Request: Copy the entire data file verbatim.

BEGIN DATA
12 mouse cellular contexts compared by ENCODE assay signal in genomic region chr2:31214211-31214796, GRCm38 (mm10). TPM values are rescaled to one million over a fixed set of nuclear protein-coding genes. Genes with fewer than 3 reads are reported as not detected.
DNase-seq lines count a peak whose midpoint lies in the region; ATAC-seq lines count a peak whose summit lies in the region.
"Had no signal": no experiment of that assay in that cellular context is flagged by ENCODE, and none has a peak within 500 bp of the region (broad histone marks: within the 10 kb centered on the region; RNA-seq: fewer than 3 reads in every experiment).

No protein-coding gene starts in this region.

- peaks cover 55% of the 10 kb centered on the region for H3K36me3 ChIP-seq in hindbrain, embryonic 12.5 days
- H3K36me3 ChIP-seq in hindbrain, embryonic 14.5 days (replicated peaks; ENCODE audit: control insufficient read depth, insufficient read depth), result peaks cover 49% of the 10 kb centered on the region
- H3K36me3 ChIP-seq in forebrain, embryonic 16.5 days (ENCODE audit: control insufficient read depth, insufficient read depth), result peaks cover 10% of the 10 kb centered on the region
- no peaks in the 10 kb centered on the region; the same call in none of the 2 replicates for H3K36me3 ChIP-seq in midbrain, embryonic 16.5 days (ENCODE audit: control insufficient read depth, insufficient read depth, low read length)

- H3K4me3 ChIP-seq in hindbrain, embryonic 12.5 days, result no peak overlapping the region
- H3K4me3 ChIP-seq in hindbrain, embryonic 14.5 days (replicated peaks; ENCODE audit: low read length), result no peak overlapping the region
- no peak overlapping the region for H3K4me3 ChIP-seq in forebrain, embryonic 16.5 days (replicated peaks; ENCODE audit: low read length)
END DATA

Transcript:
12 mouse cellular contexts compared by ENCODE assay signal in genomic region chr2:31214211-31214796, GRCm38 (mm10). TPM values are rescaled to one million over a fixed set of nuclear protein-coding genes. Genes with fewer than 3 reads are reported as not detected.
DNase-seq lines count a peak whose midpoint lies in the region; ATAC-seq lines count a peak whose summit lies in the region.
"Had no signal": no experiment of that assay in that cellular context is flagged by ENCODE, and none has a peak within 500 bp of the region (broad histone marks: within the 10 kb centered on the region; RNA-seq: fewer than 3 reads in every experiment).

No protein-coding gene starts in this region.

- peaks cover 55% of the 10 kb centered on the region for H3K36me3 ChIP-seq in hindbrain, embryonic 12.5 days
- H3K36me3 ChIP-seq in hindbrain, embryonic 14.5 days (replicated peaks; ENCODE audit: control insufficient read depth, insufficient read depth), result peaks cover 49% of the 10 kb centered on the region
- H3K36me3 ChIP-seq in forebrain, embryonic 16.5 days (ENCODE audit: control insufficient read depth, insufficient read depth), result peaks cover 10% of the 10 kb centered on the region
- no peaks in the 10 kb centered on the region; the same call in none of the 2 replicates for H3K36me3 ChIP-seq in midbrain, embryonic 16.5 days (ENCODE audit: control insufficient read depth, insufficient read depth, low read length)

- H3K4me3 ChIP-seq in hindbrain, embryonic 12.5 days, result no peak overlapping the region
- H3K4me3 ChIP-seq in hindbrain, embryonic 14.5 days (replicated peaks; ENCODE audit: low read length), result no peak overlapping the region
- no peak overlapping the region for H3K4me3 ChIP-seq in forebrain, embryonic 16.5 days (replicated peaks; ENCODE audit: low read length)